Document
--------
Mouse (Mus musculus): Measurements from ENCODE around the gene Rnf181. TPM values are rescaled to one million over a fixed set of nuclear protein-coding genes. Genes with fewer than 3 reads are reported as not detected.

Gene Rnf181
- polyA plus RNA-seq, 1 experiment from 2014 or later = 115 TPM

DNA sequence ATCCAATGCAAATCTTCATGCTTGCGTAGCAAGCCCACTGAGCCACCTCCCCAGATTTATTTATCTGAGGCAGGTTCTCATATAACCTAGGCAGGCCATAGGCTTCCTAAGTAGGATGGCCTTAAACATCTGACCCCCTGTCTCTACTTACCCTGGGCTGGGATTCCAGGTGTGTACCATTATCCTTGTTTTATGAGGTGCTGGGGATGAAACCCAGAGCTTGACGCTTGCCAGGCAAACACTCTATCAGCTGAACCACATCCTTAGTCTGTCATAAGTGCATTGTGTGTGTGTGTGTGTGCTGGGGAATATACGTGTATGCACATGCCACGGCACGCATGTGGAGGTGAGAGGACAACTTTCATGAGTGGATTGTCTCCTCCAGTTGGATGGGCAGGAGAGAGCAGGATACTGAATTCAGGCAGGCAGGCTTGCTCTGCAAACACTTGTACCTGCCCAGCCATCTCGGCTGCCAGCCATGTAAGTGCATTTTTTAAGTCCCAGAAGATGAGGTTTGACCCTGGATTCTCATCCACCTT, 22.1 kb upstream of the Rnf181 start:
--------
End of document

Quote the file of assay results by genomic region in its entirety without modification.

Mouse (Mus musculus): Measurements from ENCODE around the gene Rnf181. TPM values are rescaled to one million over a fixed set of nuclear protein-coding genes. Genes with fewer than 3 reads are reported as not detected.

Gene Rnf181
- polyA plus RNA-seq, 1 experiment from 2014 or later = 115 TPM

DNA sequence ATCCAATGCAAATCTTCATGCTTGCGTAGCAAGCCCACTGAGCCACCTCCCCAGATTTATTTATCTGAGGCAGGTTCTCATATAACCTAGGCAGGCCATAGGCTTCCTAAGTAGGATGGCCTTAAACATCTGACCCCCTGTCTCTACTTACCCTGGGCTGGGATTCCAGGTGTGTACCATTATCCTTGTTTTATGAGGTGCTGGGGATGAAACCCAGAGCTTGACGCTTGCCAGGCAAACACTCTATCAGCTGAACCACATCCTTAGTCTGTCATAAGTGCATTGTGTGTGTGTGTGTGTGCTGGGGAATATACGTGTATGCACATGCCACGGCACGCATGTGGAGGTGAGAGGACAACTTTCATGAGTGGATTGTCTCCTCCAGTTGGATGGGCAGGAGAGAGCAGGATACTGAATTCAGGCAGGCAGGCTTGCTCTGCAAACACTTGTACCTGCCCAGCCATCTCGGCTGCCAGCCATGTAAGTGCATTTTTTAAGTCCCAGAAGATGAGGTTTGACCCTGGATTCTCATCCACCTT, 22.1 kb upstream of the Rnf181 start: